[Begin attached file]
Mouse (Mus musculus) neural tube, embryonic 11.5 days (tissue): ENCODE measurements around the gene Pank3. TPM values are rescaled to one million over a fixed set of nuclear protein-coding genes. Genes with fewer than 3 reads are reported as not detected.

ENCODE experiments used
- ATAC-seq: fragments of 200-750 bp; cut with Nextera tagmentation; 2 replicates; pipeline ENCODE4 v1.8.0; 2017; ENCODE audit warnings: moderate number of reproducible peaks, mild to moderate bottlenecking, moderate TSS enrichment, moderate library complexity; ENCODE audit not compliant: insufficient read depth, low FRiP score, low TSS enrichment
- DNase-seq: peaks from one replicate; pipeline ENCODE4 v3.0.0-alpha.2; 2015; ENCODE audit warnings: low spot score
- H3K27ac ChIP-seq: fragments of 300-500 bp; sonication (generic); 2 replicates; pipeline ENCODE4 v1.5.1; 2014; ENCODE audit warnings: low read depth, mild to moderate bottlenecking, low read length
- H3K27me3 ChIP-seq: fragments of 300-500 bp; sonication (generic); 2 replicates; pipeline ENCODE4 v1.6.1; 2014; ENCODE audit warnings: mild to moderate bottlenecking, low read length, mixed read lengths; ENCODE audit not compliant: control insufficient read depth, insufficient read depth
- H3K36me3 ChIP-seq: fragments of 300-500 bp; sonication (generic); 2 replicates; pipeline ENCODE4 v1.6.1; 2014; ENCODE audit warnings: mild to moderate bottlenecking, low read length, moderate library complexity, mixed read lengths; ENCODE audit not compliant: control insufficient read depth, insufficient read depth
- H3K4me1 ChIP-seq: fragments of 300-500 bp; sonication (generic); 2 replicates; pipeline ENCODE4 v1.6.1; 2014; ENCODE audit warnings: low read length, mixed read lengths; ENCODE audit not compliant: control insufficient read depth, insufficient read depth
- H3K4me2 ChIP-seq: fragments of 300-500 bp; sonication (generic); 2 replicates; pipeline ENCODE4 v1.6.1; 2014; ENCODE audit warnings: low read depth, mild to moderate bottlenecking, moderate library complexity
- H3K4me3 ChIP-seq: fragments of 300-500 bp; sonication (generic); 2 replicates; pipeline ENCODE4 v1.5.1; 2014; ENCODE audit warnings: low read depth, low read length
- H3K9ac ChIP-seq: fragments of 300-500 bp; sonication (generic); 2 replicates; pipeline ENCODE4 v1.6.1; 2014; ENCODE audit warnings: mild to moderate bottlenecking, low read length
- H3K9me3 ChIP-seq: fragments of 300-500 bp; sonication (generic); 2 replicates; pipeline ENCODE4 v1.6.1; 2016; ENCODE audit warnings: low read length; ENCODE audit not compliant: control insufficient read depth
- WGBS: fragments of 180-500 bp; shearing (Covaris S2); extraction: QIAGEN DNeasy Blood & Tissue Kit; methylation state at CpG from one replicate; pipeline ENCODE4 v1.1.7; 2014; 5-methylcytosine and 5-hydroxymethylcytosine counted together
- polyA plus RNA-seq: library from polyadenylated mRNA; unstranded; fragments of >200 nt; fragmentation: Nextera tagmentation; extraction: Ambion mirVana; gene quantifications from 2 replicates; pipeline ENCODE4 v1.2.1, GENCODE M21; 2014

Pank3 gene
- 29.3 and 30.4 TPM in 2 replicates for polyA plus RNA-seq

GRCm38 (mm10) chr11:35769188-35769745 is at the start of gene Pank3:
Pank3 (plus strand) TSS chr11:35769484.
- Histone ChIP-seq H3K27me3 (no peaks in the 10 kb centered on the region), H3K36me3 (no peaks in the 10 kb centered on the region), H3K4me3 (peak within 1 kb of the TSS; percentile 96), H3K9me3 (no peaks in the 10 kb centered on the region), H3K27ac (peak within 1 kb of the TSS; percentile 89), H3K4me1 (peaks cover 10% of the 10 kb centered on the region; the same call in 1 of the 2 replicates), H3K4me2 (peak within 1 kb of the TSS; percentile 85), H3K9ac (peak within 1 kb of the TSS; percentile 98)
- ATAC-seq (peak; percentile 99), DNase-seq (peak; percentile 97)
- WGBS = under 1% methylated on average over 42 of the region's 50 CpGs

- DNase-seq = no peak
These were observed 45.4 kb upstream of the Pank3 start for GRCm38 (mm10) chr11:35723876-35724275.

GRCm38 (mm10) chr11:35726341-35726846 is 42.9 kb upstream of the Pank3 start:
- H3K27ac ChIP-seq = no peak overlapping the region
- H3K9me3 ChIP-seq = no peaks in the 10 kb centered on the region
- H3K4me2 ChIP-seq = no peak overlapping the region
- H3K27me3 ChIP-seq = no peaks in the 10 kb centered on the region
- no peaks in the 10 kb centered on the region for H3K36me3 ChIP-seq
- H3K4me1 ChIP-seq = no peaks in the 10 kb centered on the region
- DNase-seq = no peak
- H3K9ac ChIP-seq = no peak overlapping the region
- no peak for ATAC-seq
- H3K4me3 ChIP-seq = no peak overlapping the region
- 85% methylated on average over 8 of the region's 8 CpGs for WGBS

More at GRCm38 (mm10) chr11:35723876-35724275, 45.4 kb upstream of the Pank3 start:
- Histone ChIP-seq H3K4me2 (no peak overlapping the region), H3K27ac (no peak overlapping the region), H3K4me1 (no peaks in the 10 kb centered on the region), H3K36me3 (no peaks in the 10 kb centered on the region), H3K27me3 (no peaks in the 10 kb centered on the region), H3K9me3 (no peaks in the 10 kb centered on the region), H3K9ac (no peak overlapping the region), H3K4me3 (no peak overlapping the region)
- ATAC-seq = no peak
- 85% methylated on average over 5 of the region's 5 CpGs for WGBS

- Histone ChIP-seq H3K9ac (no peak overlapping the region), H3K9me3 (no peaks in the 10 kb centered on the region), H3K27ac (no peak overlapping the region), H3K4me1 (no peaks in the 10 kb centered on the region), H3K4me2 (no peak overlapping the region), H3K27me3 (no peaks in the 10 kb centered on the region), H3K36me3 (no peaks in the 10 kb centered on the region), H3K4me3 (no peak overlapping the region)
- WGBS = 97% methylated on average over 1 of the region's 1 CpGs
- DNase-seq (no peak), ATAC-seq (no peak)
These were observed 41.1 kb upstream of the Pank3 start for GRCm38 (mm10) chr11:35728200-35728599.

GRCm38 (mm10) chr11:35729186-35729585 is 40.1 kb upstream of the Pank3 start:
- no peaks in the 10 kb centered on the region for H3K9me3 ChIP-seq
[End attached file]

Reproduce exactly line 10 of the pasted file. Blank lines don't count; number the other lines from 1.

- H3K4me3 ChIP-seq: fragments of 300-500 bp; sonication (generic); 2 replicates; pipeline ENCODE4 v1.5.1; 2014; ENCODE audit warnings: low read depth, low read length